Here is my B&K 707 (above left); the next step in the evolution of B&K tube testers. It was introduced as being 'new' in the June 1966 issue of PF Reporter. Not much different internally from a model 700 (although the exterior 'blue' color scheme has been adopted), but it is quite a bit smaller physically, and many TV technicians used this model as their 'house call' unit. There are 35 prewired sockets to test tubes for transconductance (seen in the top half of the panel), with settings for approximately 125 of the more popular TV and radio tubes printed right on the panel. Above right is a pretty rare 'black case' 707, presumably during the crossover from the 700 over to the 707. Really easy to use and calibrate, B&K offered adaptors to test newer tubes, and 'empty' sockets are not on this tester. You can probably easily find this tester from any retired TV serviceman; I myself have three of these testers, and 'passed up' a few more. The 707 came with a tube rectifier (83) and a 6BN8. The triode was used once again to measure grid emission. Below is a close-up view of the B&K 707 panel.
You may notice a tube socket on a plate to the lower left of the panel. I said earlier that empty sockets were not included on the Model 707, as seen on earlier models, and this is true. However, to test the new compactrons, the adaptor plate was installed, and the socket wired up to the rotary switches. These rotary switches also set up the other 'stock' nine sockets, all for 'oddball' tubes, and all to be tested for cathode emission. Other than cosmetics, the B&K 707 is identical to the Model 700. The tubes under the hood were eventually replaced by silicon diodes and a FET transistor for the model 747, another popular B&K tube tester to find. My 747 is shown below. Note that now the 'Dyna-Jet' label is being used again, albeit for a transconductance tester! I have no idea why. There is a Model 747A and a 747B; the differences are minimal. The 747B has a circuit breaker that will 'trip' should a shorted tube be inserted in any socket. The 747B also has a regulated power supply. Either the 747A or 747B is an excellent tester, and calibrates pretty easily. With no internal tubes to replace, these testers rarely 'break down'. When they do, they are easy to repair, as the manual includes a schematic and a troubleshooting guide. The most common fault with any of these B&K testers is a burned out bulb under the hood. These bulbs are actually used as voltage regulators, and are seen in a bridge circuit. Should one of the bulbs burn open (a common occurrence), the needle on the meter movement will swing in a negative direction instead of a positive direction. Dirty calibration potentiometers will also cause the meter's needle to pin 'backwards'.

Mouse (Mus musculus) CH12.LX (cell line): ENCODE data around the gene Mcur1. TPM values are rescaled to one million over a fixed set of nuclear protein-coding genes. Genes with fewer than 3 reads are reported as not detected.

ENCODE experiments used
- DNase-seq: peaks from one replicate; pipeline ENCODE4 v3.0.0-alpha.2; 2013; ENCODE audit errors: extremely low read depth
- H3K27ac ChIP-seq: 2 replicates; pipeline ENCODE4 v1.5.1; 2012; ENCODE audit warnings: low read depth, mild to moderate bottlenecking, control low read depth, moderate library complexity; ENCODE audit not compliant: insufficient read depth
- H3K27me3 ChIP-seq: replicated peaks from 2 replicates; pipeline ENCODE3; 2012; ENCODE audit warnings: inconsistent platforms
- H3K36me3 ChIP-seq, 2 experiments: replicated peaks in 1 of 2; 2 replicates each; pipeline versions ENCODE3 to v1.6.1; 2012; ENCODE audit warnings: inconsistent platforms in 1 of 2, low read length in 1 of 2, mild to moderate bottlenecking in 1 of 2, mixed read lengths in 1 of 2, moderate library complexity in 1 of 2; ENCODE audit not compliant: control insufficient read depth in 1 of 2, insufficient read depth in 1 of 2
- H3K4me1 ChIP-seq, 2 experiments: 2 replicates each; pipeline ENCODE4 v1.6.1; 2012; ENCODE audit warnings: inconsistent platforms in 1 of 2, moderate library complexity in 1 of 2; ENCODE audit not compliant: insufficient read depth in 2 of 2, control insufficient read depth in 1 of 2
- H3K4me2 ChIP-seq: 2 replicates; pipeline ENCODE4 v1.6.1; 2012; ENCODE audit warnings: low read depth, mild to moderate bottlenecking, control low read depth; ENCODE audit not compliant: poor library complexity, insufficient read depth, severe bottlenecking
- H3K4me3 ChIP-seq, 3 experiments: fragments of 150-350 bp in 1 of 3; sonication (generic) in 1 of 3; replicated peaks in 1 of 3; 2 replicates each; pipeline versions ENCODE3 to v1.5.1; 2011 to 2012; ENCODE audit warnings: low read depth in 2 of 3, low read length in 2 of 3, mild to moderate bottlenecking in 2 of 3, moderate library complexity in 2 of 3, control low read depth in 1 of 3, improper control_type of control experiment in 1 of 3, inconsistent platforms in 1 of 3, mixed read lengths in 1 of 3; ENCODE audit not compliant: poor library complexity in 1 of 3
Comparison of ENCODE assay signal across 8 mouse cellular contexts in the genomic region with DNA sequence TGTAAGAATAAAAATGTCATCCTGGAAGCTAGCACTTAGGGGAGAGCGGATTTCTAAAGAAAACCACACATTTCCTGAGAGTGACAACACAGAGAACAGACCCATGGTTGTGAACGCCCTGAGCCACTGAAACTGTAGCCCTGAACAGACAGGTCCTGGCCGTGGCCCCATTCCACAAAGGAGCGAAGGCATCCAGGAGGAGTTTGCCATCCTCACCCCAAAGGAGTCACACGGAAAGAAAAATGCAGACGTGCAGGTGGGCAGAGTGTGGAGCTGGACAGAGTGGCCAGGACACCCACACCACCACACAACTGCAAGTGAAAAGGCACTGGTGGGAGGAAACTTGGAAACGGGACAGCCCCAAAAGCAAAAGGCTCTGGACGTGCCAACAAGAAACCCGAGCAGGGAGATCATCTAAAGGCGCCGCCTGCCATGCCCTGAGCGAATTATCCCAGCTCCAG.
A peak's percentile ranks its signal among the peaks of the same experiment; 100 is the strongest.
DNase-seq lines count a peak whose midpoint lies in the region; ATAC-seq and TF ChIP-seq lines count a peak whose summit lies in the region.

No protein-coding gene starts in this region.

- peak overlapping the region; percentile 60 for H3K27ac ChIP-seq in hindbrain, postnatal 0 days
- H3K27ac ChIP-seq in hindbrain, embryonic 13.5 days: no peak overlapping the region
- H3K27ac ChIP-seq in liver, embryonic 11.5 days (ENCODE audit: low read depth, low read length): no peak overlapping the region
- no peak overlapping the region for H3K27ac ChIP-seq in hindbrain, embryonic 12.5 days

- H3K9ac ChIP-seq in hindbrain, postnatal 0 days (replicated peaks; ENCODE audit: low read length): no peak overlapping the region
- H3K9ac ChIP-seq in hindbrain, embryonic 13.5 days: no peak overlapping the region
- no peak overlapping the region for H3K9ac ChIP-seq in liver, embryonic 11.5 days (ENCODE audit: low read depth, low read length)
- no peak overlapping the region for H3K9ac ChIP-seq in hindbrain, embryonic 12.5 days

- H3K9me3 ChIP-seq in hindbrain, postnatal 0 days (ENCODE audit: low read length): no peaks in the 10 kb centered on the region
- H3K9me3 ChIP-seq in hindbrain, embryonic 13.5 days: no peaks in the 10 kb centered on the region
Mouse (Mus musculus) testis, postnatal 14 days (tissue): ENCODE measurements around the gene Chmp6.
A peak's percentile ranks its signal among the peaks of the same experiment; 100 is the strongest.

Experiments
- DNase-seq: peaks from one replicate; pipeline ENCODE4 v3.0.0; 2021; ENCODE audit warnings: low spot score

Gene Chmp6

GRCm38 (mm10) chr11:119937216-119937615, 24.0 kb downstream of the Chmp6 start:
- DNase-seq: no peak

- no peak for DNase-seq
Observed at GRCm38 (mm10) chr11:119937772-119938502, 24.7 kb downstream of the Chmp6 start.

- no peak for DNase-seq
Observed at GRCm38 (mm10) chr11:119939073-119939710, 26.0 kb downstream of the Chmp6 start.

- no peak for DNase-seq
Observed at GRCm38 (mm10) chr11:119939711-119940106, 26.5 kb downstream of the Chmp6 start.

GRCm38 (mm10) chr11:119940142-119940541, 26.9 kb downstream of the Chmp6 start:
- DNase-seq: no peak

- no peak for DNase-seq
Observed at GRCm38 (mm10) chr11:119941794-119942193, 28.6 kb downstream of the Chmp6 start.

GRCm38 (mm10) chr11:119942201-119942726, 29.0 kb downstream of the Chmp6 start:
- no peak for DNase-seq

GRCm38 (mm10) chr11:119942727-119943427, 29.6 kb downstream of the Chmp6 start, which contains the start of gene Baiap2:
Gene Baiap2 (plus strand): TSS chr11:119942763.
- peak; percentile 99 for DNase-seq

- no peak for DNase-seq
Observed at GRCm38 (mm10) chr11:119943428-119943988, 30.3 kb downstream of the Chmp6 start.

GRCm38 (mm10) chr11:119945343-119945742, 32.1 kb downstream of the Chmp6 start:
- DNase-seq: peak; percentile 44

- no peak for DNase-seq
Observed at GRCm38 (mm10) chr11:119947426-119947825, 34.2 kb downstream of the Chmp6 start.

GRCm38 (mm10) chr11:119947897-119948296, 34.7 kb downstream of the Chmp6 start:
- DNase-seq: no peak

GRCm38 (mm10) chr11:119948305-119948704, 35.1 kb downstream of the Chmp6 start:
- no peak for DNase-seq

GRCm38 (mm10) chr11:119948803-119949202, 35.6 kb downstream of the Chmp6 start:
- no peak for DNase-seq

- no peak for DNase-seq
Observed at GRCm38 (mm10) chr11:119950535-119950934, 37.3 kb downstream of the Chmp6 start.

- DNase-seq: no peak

Cardomatic tube testers were never very popular with service technicians. They were popular with engineers and laboratory folks. B&K made a pair of 'automatic' tube testers, and we'll check them out below.
Here we have the compact Model 675. If you'll note, there is only one octal socket. The 'sandwich switch' under the panel makes all relevant pin connections once a punched card is inserted into the slot underneath the little green indicator at the top. This switching also provides proper plate, screen grid, and bias voltages to the tube under test (although you still have to set the filament voltage and the meter shunt)! B&K advertises you need only 60 cards to test over five-hundred different tubes; I believe them. There was a 'big brother' to the Model 675, and it was the Model 685. My example can be seen below.
This tube tester is a total mystery to me. I purchased it even though it had no punch cards(!) simply because I had never seen (or even heard of) one before, the price was right, and the unit was very clean inside and out. I am scared to death of using Model 675 cards on this unit, so if anyone knows where I can purchase a set, I would appreciate the information. The weird parts goes something like this; the punch cards are only needed for the oddball tubes, whose sockets are in the upper right corner, beside the card slot. These tubes get a simple emission test. 'Normal' tubes still test like a 500, 550, 650, or even a 700. The little Telecaster-style switch still takes you through the Shorts, Grid Emission, Test 1, Test 2, and Test 3 routine. I may punch my own cards, or use a 675 card, to test something like a 12EZ6, and find out what the hell this is all about. The other weird mystery is the tubes underneath the panel. The 83 is seen once again, but now the gas test and grid emission are done with a 18FY6! Why? The only time-saver here is when testing oddball tubes. And you still have to set the filament voltage as well as the meter shunt (labeled 'Sensitivity'). Other card-o-matics, like my RCA WT110-A set everything for you.
You cannot go wrong buying most any B&K tube tester. Even if you don't have the manual, the more popular tubes are listed right on the panel, and someone will surely have the manual to get settings not printed beside the socket. You may not be able to test a 2A3 on your B&K 747, but you can test all of the tubes in your Fender/Marshall amplifier without any trouble. Still, in the end the voltages used are a little short of the B+ found in your average Marshall amplifier, and many output tube troubles show up only at high plate potentials. I still like, and collect, B&K tube testers. To see a page of vintage B&K tube tester advertising, CLICK HERE.
I get a lot of enquiries asking about B&K tube tester manuals and calibrating procedures. To try and help those in need, and also save myself some time and effort, I will post a common owner's manual and calibration instructions. As time permits, I will add to the available models, but they are all very similar. So, if you do need some advice on using and/or calibrating your B&K tube tester, CLICK HERE.